For their bravery and faithfulness, God rewarded these women. He “was kind to the midwives and the people increased and became even more numerous. And because the midwives feared God, He gave them families of their own” (Exodus 1:20-21).

Their families, scholars believe, may have been in the Levitical line, the highest and most respected sect in the Israelite echelon. An honor and blessing, indeed.

When we read the story of Shiphrah and Puah, we can’t help but wonder if we would do the same in the face of such adversity and tyranny. We may even question whether it’s right to defy our government, especially in light of Romans 13:1-2, “Let everyone be subject to the governing authorities, for there is no authority except that which God has established. The authorities that exist have been established by God. Consequently, whoever rebels against the authority is rebelling against what God has instituted, and those who do so will bring judgment on themselves.”

We see from other instances in the Scriptures when it was not only right but justified, when non-violent, civil disobedience was condoned:

- Jehosheba: hid Joash, her brother and heir to the throne, when Athaliah went on a royal killing spree. The two children hid in the temple for six years, until Athaliah’s rule ended (2 Kings 11:3-4) and Joash took his rightful place as king.

- Daniel, Shadrach, Meshach, and Abednego: twice defied the Babylonian king’s edict to pray and bow down to his golden idol and worship it (Daniel 3:16-28, 6:1-28).

- Jesus: healed a man’s shriveled hand (Mark 12:1), healed a hemorrhaging woman (Luke 13:10-17), and plucked and ate wheat from a field (Matthew 12:1)—all of which were done on a Sabbath, when it was unlawful to do any kind of work.

- Peter and John: arrested for preaching about Jesus and were told to stop. “Whether it is right in the sight of God to give heed to you rather than to God, you be the judge; for we cannot stop speaking about what we have seen and heard” (Acts 4:19-10). Later, these same rulers confronted the apostles again and reminded them of their command to not teach about Jesus. To which they replied, “We must obey God rather than men” (Acts 5:29).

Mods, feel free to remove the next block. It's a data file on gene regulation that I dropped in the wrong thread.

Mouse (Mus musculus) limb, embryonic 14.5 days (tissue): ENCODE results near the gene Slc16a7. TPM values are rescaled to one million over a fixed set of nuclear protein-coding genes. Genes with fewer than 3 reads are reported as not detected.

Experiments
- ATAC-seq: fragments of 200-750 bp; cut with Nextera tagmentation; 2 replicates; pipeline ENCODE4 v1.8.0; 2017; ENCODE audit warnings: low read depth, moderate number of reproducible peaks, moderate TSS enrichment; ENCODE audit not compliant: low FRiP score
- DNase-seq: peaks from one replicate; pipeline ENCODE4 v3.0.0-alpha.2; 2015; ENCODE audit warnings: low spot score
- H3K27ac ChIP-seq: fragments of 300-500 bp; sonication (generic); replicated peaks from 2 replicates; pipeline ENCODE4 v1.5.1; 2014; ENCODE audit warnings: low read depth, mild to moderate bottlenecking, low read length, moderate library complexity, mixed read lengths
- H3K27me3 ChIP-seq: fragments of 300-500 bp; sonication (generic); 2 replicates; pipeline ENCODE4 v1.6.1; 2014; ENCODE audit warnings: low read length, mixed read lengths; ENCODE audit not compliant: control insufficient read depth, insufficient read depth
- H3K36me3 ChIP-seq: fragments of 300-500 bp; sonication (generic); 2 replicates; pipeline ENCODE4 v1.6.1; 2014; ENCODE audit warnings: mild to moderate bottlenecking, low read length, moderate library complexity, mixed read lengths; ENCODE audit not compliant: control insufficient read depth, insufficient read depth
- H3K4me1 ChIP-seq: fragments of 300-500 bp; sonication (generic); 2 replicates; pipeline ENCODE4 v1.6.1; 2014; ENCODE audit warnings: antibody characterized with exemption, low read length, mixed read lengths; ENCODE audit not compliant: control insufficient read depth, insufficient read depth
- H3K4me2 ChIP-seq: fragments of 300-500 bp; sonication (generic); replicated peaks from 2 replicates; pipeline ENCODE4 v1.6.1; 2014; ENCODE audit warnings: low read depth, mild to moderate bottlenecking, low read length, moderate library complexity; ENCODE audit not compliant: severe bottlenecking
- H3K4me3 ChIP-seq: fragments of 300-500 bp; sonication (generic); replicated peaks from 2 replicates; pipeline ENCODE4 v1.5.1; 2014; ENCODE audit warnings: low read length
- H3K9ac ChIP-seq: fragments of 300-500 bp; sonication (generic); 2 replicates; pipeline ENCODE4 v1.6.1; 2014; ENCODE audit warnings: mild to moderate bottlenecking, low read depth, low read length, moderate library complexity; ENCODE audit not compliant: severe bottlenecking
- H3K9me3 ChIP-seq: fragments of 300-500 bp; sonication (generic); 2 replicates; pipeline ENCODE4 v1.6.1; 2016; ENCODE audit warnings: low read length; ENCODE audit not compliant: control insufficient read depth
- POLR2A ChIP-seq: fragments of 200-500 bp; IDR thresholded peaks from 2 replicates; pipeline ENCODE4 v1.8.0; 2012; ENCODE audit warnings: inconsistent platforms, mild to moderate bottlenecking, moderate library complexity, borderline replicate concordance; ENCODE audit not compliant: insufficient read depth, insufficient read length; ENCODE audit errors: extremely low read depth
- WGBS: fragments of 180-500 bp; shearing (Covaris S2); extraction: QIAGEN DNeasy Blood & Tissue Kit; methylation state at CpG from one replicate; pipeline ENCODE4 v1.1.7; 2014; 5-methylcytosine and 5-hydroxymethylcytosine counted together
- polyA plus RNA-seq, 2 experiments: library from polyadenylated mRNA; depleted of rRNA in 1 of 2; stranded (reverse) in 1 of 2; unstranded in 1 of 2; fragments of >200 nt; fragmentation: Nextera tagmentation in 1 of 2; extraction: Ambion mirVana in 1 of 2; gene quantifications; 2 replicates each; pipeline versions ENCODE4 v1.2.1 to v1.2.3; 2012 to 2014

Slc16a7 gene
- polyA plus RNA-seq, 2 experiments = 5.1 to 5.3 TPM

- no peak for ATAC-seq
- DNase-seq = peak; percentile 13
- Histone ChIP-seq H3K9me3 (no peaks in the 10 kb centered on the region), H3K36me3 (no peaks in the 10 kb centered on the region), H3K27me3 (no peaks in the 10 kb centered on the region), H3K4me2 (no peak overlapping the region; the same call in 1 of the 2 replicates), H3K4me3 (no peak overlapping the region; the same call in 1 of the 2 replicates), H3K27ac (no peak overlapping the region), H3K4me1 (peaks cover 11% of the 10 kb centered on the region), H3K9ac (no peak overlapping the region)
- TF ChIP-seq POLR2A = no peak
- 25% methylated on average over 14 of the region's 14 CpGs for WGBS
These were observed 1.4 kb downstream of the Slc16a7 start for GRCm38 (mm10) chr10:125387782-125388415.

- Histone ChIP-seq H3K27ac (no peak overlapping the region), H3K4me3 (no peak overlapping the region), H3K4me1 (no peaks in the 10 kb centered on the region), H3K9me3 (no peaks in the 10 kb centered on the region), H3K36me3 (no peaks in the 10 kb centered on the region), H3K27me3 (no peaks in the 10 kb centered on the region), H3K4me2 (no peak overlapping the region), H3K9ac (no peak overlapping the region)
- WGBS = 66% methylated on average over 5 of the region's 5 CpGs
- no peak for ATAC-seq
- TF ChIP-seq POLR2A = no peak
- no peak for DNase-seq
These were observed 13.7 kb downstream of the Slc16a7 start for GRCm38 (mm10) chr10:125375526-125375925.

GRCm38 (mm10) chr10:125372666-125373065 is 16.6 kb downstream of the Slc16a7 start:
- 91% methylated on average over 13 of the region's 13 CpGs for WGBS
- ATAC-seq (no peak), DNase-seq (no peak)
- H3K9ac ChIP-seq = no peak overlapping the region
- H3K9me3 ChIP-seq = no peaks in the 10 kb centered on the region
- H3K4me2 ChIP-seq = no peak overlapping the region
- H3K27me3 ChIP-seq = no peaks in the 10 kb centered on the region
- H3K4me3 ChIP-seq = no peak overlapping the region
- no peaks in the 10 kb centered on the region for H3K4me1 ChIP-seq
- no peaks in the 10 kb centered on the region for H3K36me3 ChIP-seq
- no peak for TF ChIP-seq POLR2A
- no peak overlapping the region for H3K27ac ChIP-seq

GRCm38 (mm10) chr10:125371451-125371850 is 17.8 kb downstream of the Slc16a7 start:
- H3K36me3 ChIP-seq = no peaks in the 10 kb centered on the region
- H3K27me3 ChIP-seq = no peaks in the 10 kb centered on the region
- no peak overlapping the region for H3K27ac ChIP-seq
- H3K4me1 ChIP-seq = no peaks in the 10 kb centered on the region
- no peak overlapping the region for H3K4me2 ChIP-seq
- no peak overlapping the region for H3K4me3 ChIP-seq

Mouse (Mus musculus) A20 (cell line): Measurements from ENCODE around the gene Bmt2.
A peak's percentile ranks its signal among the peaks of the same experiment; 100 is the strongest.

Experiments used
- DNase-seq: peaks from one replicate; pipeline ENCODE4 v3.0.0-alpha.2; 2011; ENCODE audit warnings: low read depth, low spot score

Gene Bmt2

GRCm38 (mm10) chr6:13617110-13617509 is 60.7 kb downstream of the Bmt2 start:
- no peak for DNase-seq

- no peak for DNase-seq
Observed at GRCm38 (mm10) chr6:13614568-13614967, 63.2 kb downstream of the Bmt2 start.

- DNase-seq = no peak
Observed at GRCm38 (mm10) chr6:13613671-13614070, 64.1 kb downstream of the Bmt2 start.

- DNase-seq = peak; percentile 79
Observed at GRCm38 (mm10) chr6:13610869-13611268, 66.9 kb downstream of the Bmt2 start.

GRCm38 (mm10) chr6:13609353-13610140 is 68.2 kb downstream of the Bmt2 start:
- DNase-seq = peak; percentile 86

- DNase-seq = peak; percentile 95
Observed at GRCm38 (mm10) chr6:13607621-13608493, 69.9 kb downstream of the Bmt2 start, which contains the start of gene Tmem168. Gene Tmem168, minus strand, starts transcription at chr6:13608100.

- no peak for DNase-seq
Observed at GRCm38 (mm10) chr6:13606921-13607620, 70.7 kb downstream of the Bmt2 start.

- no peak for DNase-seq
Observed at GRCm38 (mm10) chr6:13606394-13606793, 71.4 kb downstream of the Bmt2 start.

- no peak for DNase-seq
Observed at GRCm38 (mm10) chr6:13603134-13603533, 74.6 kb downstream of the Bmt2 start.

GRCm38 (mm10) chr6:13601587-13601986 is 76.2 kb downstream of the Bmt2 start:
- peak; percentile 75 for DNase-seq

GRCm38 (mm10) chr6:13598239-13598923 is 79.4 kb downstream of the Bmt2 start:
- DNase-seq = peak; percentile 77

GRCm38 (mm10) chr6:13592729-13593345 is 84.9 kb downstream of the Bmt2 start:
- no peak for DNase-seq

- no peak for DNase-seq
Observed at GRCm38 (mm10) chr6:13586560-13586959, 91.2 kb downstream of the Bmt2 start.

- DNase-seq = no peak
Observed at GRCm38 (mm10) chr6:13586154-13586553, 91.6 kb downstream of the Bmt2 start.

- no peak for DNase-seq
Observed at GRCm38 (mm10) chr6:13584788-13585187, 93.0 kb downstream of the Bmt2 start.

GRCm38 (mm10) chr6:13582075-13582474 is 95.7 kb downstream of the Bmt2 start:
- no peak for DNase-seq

We are not to blindly, unconditionally follow every government edict or authority. There are times (rare times) when we believers today are also justified in our disobedience.

  • When a government’s laws are in direct conflict/violation of God’s laws and commands.
  • When a government promotes/practices evil (i.e., genocide).
  • When a government prohibits the worship and proclamation of God and His Gospel.

In conclusion, I defer to the late theologian, John Stott. He says in his commentary on Romans 13, “We are to submit right up to the point where obedience to the state would entail disobedience to God. But if the state commands what God forbids, or forbids what God commands, then our plain Christian duty is to resist, not to submit, to disobey the state in order to obey God…This is the strict meaning of civil disobedience, namely disobeying a particular human law because it is contrary to God’s law… Whenever laws are enacted which contradict God’s law, civil disobedience becomes a Christian duty.”

Photo Credit: ©GettyImages/DisobeyArt 

denise kohlmeyer crosswalk authorDenise is a former newspaper reporter and current freelance writer. She has been published in numerous online and print publications. She is also a former Women's Bible Study teacher. Denise's passion is to use her writing to bless, encourage, and inform others. She lives outside of Chicago with her husband and two children (another has grown and flown). You can find Denise at